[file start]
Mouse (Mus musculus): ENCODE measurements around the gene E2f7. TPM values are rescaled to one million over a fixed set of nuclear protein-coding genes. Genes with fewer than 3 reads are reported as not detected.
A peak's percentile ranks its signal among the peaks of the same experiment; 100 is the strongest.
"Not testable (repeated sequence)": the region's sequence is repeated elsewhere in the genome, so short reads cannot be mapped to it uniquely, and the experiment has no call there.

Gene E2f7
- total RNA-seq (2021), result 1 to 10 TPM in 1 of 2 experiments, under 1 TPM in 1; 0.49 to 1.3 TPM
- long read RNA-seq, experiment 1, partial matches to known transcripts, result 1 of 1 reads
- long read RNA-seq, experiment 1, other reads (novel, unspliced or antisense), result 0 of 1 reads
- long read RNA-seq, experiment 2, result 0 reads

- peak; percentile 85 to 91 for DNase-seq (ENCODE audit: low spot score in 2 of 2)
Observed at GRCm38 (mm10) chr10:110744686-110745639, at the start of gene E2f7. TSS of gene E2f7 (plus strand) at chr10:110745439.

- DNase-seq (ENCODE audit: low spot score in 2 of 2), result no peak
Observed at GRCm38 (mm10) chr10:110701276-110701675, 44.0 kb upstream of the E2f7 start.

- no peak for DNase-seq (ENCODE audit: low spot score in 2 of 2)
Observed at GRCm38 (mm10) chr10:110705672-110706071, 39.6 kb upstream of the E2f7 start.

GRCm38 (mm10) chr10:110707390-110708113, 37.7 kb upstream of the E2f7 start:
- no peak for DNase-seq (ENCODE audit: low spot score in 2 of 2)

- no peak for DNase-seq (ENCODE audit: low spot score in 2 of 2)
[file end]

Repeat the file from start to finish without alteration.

Mouse (Mus musculus): ENCODE measurements around the gene E2f7. TPM values are rescaled to one million over a fixed set of nuclear protein-coding genes. Genes with fewer than 3 reads are reported as not detected.
A peak's percentile ranks its signal among the peaks of the same experiment; 100 is the strongest.
"Not testable (repeated sequence)": the region's sequence is repeated elsewhere in the genome, so short reads cannot be mapped to it uniquely, and the experiment has no call there.

Gene E2f7
- total RNA-seq (2021), result 1 to 10 TPM in 1 of 2 experiments, under 1 TPM in 1; 0.49 to 1.3 TPM
- long read RNA-seq, experiment 1, partial matches to known transcripts, result 1 of 1 reads
- long read RNA-seq, experiment 1, other reads (novel, unspliced or antisense), result 0 of 1 reads
- long read RNA-seq, experiment 2, result 0 reads

- peak; percentile 85 to 91 for DNase-seq (ENCODE audit: low spot score in 2 of 2)
Observed at GRCm38 (mm10) chr10:110744686-110745639, at the start of gene E2f7. TSS of gene E2f7 (plus strand) at chr10:110745439.

- DNase-seq (ENCODE audit: low spot score in 2 of 2), result no peak
Observed at GRCm38 (mm10) chr10:110701276-110701675, 44.0 kb upstream of the E2f7 start.

- no peak for DNase-seq (ENCODE audit: low spot score in 2 of 2)
Observed at GRCm38 (mm10) chr10:110705672-110706071, 39.6 kb upstream of the E2f7 start.

GRCm38 (mm10) chr10:110707390-110708113, 37.7 kb upstream of the E2f7 start:
- no peak for DNase-seq (ENCODE audit: low spot score in 2 of 2)

- no peak for DNase-seq (ENCODE audit: low spot score in 2 of 2)